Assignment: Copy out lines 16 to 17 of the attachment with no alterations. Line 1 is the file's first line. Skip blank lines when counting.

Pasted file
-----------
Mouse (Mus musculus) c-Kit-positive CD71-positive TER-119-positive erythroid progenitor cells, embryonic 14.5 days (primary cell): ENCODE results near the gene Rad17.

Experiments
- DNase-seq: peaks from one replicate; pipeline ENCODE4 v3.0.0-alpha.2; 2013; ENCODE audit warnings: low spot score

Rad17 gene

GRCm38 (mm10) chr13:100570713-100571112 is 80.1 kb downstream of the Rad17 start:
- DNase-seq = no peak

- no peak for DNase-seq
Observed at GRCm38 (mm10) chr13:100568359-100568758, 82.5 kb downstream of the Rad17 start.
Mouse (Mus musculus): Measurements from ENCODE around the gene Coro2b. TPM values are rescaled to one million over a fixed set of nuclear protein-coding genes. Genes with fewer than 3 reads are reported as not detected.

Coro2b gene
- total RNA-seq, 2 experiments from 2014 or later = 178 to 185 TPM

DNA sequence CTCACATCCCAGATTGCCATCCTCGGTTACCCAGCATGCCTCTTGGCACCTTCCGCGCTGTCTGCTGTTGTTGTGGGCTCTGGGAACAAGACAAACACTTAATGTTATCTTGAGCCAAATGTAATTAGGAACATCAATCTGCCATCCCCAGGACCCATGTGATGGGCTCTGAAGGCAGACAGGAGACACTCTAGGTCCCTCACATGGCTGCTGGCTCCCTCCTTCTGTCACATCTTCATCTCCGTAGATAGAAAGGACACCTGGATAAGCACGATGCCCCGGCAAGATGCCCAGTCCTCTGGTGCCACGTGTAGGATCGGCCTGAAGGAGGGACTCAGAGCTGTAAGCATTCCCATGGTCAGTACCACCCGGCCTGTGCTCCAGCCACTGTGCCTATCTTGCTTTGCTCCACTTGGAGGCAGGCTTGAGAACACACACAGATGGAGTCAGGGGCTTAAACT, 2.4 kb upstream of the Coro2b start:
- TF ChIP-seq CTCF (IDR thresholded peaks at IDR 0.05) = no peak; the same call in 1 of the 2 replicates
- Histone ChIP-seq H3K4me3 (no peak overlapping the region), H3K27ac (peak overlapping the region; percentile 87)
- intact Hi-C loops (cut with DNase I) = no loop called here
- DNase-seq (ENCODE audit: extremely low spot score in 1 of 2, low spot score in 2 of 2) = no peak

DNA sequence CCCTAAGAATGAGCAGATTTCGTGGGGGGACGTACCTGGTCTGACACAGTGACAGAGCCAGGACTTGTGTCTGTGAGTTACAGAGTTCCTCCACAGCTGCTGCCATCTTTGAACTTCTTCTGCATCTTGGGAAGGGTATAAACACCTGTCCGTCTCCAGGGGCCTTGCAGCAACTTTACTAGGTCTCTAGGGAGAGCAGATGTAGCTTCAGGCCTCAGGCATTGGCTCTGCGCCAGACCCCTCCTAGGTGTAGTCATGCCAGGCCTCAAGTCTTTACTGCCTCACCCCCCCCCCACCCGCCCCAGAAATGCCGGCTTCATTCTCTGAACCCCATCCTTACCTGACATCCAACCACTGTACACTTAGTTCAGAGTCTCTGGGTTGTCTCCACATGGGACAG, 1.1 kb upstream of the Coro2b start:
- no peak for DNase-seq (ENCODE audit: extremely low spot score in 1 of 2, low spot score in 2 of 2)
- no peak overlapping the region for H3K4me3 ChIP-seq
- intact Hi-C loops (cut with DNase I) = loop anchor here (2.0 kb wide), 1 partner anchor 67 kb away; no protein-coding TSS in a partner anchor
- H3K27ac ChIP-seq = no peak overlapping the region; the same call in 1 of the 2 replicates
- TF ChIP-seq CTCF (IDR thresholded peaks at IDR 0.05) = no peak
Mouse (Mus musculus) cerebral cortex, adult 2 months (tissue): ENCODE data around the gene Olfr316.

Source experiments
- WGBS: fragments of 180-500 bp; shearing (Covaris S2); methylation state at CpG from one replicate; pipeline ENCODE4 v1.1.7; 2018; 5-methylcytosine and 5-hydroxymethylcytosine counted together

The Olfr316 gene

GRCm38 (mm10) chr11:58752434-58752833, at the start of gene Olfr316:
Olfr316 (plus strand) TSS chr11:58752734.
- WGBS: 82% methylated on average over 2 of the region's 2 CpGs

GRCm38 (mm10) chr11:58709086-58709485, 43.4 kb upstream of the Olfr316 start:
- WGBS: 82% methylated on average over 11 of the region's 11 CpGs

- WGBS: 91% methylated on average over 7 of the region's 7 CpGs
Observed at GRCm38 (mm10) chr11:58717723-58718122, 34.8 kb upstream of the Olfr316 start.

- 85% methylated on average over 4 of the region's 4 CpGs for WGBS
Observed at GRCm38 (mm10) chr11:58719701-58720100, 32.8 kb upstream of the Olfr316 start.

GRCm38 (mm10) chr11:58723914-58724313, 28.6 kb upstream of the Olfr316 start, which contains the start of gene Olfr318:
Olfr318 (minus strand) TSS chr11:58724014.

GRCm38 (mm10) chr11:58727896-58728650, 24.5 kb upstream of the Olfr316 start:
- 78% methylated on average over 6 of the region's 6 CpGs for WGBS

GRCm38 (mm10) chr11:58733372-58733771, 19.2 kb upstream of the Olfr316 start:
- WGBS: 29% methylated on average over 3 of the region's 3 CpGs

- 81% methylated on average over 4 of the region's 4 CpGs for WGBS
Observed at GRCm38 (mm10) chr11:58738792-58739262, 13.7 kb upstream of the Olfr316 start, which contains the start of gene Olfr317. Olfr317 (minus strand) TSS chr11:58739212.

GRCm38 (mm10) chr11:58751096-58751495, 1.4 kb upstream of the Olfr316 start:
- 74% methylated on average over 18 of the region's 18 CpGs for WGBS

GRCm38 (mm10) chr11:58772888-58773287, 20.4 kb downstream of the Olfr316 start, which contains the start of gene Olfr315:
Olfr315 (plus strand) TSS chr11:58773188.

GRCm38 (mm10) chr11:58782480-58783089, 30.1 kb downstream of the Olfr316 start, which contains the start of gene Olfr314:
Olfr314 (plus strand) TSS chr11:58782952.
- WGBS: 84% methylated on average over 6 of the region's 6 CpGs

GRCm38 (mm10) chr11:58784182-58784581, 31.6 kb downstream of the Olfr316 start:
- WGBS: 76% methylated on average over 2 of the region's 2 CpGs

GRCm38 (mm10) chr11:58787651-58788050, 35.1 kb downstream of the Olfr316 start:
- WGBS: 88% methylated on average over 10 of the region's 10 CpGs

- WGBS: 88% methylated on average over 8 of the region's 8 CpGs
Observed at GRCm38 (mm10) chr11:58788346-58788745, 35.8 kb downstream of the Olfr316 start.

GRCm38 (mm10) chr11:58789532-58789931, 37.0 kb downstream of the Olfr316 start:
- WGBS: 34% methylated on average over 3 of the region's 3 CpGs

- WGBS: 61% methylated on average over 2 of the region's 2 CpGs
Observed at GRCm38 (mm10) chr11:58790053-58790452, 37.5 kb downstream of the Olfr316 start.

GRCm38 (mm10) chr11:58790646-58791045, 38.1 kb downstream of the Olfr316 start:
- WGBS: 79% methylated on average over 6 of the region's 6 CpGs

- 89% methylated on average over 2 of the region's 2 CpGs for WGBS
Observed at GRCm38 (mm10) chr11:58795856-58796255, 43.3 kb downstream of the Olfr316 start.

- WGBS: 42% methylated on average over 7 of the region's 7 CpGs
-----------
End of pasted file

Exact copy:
- DNase-seq (ENCODE audit: extremely low spot score in 1 of 2, low spot score in 2 of 2) = no peak

DNA sequence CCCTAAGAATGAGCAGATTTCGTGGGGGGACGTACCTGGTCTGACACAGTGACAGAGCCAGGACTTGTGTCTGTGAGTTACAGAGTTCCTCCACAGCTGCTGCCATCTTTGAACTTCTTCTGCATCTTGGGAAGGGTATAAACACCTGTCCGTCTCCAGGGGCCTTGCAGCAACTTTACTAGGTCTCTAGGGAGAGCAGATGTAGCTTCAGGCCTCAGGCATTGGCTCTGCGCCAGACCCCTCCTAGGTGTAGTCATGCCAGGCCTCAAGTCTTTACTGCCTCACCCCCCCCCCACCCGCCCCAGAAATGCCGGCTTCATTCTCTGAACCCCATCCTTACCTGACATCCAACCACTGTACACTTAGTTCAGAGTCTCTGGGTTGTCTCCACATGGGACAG, 1.1 kb upstream of the Coro2b start: